‘He is totally supportive psychologically and I can’t tell you what a difference that makes. When I said to him, “So, darling, I’m going out to Nigeria and there’s a code word I need to give you because I’ve just had kidnap training, so if I call you and say this code word you need to panic,” he just looked at me as if he really wanted to say, “I really, really would prefer you not to go and leave me and the children.” But he never said that, he just said fine and wrote down the code word. Recently, I’ve been working 15-hours days and I have had the most difficult time in court, but a lot of what’s kept me going is that Ed’s totally believed I should do it.’

Asked how they’ve managed such demanding hours while raising sons Daniel, five, and four-year-old Samuel, she credits their nanny and ‘three extraordinary grandparents’, but confesses, ‘We did joke that the house had… I don’t know how best to put it: creaked at the seams.’ You get the feeling both Milibands would rather change the world than make-over their now infamous kitchen.

Justine with Labour leader husband Ed Miliband [PA]

The couple first met at a dinner party thrown by journalist Stephanie Flanders, who, unbeknown to Justine, was at the time secretly dating Ed. So what has she made of outbreaks of ‘Milifandom’ among teenage girls with a crush on her husband? ‘Obviously, I think Ed’s great – I married him! But I confess I’ve been rather bemused. It certainly goes to prove that political life is never dull.’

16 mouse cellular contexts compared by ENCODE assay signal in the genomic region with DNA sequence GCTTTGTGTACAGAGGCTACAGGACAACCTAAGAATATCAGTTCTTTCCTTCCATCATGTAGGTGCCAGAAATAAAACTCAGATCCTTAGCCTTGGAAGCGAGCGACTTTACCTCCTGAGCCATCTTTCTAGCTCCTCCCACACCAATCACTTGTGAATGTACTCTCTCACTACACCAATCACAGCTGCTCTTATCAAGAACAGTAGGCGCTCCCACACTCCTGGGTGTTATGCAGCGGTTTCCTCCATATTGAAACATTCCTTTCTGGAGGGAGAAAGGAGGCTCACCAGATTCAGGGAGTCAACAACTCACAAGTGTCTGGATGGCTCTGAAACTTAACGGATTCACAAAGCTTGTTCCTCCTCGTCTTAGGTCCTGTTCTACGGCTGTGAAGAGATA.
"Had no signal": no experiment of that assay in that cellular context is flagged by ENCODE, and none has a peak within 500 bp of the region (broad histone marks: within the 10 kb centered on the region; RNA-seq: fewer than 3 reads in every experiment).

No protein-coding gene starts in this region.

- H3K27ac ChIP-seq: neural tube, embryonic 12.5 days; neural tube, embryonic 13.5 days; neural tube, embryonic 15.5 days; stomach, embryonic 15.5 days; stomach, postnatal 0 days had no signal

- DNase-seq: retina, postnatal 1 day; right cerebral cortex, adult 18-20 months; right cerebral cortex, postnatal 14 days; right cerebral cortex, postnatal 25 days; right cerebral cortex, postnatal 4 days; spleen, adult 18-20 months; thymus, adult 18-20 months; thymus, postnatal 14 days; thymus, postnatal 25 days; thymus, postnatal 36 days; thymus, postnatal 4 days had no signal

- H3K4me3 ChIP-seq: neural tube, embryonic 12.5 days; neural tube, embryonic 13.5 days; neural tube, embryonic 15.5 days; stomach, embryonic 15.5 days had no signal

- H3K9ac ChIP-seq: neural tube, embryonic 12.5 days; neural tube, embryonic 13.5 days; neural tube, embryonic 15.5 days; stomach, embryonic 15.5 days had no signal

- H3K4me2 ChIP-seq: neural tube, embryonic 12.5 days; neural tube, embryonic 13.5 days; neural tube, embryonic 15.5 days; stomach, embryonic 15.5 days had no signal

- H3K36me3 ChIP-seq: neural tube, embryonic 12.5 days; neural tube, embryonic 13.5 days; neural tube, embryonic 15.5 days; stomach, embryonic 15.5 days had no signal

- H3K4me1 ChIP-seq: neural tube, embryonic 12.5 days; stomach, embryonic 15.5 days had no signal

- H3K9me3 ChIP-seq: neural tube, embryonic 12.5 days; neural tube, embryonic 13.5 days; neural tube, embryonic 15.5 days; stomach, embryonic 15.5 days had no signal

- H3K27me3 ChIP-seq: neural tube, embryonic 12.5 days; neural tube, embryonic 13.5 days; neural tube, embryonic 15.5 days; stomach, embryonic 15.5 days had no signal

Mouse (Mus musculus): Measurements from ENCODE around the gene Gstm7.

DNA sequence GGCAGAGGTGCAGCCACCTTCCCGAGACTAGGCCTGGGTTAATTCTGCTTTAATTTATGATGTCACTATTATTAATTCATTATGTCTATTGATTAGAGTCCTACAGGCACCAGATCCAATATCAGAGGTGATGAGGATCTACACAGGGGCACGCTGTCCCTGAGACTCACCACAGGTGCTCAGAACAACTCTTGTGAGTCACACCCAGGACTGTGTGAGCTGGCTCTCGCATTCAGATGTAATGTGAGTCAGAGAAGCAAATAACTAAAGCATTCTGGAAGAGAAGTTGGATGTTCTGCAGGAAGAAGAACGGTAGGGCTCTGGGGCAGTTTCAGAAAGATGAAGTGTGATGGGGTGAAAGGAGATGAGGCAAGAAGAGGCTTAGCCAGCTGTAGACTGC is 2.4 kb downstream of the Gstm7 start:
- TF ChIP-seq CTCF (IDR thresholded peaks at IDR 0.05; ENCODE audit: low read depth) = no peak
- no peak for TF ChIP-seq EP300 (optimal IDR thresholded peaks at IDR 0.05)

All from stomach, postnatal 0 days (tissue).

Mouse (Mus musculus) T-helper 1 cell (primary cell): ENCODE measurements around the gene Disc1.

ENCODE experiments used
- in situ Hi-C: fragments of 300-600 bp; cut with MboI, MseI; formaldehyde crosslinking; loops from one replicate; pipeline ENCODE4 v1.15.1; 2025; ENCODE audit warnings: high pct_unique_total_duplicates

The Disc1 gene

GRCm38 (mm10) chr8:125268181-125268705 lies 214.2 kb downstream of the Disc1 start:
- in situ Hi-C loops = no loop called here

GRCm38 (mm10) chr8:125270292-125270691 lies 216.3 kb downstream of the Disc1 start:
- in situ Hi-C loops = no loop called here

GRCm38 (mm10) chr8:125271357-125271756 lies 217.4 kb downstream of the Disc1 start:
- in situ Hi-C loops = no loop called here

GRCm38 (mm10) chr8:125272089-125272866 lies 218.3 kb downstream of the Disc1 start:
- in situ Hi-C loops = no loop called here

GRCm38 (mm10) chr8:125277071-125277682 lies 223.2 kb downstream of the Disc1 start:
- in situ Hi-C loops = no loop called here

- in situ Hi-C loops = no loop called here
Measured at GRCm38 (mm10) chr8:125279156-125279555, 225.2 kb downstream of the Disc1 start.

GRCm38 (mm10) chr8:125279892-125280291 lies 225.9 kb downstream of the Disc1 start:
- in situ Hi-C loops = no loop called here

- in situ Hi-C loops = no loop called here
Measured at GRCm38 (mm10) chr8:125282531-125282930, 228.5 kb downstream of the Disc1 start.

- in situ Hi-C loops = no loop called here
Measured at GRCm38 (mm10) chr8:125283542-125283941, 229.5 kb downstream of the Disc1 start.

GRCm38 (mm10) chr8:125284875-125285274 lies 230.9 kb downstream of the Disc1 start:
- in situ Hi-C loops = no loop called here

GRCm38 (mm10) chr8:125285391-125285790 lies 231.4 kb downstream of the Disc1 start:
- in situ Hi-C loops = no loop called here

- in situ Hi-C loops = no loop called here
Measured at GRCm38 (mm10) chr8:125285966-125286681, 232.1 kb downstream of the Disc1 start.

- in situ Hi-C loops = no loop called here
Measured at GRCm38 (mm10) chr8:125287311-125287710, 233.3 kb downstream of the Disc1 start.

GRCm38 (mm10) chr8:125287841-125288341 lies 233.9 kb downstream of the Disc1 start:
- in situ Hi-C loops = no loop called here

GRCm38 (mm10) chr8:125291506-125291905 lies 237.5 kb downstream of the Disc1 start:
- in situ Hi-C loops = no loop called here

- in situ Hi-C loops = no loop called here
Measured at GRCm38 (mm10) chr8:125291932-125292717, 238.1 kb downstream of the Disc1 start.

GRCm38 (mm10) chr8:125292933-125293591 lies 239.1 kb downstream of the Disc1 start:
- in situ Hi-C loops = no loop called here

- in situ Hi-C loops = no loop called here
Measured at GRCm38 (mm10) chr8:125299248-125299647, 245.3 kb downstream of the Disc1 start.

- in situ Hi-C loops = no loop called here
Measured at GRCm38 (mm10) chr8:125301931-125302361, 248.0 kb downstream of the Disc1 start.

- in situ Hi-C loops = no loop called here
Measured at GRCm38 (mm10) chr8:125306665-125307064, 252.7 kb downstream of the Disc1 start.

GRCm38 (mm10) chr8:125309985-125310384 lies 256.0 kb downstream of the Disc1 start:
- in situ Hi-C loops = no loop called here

Although their sons are too young to grasp much about the election, Justine and Ed have tried to explain it using a picture book about a battle between the spotty party and the stripy party. ‘It’s The Election by Eleanor Levenson. There are two children, Evie and Alex… they all go out leafleting and there’s a television debate and they cast a vote. It’s just been brilliant, we’ve read that a few times.’

So why should Grazia readers cast their vote on 7 May? ‘It changes everything. A lot of the work I do is challenging political decisions. I see how frustrated people get, and everything leads back to the power to call politicians to account.’

As for Samantha Cameron and Miriam González Durántez, ‘It’s always very friendly when we meet; I think there’s a shared experience of this rather unusual life.’ But she swears they haven’t swapped notes ‘in detail’. Oh, to be a fly on the wall if that ever happens…